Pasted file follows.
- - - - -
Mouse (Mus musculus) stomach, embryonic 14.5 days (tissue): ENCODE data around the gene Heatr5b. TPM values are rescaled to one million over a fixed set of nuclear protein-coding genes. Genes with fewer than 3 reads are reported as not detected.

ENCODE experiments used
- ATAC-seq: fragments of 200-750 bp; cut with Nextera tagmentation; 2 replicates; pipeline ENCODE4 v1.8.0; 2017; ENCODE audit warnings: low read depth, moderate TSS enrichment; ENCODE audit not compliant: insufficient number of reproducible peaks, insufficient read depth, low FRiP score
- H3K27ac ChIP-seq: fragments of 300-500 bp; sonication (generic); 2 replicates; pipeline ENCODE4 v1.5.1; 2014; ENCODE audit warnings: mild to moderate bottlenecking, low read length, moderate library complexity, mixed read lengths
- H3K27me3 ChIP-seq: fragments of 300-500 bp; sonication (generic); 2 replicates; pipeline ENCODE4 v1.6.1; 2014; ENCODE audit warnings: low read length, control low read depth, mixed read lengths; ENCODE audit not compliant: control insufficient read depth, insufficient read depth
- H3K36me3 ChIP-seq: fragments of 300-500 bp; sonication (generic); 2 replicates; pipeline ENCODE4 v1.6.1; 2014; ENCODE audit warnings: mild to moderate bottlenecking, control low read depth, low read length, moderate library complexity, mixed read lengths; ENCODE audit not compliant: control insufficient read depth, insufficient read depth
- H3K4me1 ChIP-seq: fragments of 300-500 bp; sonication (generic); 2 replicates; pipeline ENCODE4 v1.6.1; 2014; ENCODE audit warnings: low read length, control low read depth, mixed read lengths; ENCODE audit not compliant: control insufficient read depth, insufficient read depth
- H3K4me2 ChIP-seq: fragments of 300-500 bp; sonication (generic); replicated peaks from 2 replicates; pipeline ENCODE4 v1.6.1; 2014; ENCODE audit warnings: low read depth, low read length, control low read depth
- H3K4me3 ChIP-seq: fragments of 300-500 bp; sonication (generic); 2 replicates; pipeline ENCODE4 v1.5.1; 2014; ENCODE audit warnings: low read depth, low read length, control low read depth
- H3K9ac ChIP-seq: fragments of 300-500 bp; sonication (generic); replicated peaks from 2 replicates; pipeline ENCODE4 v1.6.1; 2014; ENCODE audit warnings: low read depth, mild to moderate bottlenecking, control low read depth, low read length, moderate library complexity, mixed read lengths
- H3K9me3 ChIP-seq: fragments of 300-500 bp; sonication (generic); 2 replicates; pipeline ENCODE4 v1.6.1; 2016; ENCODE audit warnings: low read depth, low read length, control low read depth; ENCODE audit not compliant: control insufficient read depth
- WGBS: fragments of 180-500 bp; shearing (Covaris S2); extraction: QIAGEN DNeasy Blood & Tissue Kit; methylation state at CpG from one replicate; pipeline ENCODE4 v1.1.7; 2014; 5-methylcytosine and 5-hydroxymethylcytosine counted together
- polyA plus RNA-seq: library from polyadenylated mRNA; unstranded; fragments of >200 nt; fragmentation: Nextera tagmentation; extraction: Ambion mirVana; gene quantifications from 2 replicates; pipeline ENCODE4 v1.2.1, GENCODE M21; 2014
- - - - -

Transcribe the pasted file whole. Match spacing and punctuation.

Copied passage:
Mouse (Mus musculus) stomach, embryonic 14.5 days (tissue): ENCODE data around the gene Heatr5b. TPM values are rescaled to one million over a fixed set of nuclear protein-coding genes. Genes with fewer than 3 reads are reported as not detected.

ENCODE experiments used
- ATAC-seq: fragments of 200-750 bp; cut with Nextera tagmentation; 2 replicates; pipeline ENCODE4 v1.8.0; 2017; ENCODE audit warnings: low read depth, moderate TSS enrichment; ENCODE audit not compliant: insufficient number of reproducible peaks, insufficient read depth, low FRiP score
- H3K27ac ChIP-seq: fragments of 300-500 bp; sonication (generic); 2 replicates; pipeline ENCODE4 v1.5.1; 2014; ENCODE audit warnings: mild to moderate bottlenecking, low read length, moderate library complexity, mixed read lengths
- H3K27me3 ChIP-seq: fragments of 300-500 bp; sonication (generic); 2 replicates; pipeline ENCODE4 v1.6.1; 2014; ENCODE audit warnings: low read length, control low read depth, mixed read lengths; ENCODE audit not compliant: control insufficient read depth, insufficient read depth
- H3K36me3 ChIP-seq: fragments of 300-500 bp; sonication (generic); 2 replicates; pipeline ENCODE4 v1.6.1; 2014; ENCODE audit warnings: mild to moderate bottlenecking, control low read depth, low read length, moderate library complexity, mixed read lengths; ENCODE audit not compliant: control insufficient read depth, insufficient read depth
- H3K4me1 ChIP-seq: fragments of 300-500 bp; sonication (generic); 2 replicates; pipeline ENCODE4 v1.6.1; 2014; ENCODE audit warnings: low read length, control low read depth, mixed read lengths; ENCODE audit not compliant: control insufficient read depth, insufficient read depth
- H3K4me2 ChIP-seq: fragments of 300-500 bp; sonication (generic); replicated peaks from 2 replicates; pipeline ENCODE4 v1.6.1; 2014; ENCODE audit warnings: low read depth, low read length, control low read depth
- H3K4me3 ChIP-seq: fragments of 300-500 bp; sonication (generic); 2 replicates; pipeline ENCODE4 v1.5.1; 2014; ENCODE audit warnings: low read depth, low read length, control low read depth
- H3K9ac ChIP-seq: fragments of 300-500 bp; sonication (generic); replicated peaks from 2 replicates; pipeline ENCODE4 v1.6.1; 2014; ENCODE audit warnings: low read depth, mild to moderate bottlenecking, control low read depth, low read length, moderate library complexity, mixed read lengths
- H3K9me3 ChIP-seq: fragments of 300-500 bp; sonication (generic); 2 replicates; pipeline ENCODE4 v1.6.1; 2016; ENCODE audit warnings: low read depth, low read length, control low read depth; ENCODE audit not compliant: control insufficient read depth
- WGBS: fragments of 180-500 bp; shearing (Covaris S2); extraction: QIAGEN DNeasy Blood & Tissue Kit; methylation state at CpG from one replicate; pipeline ENCODE4 v1.1.7; 2014; 5-methylcytosine and 5-hydroxymethylcytosine counted together
- polyA plus RNA-seq: library from polyadenylated mRNA; unstranded; fragments of >200 nt; fragmentation: Nextera tagmentation; extraction: Ambion mirVana; gene quantifications from 2 replicates; pipeline ENCODE4 v1.2.1, GENCODE M21; 2014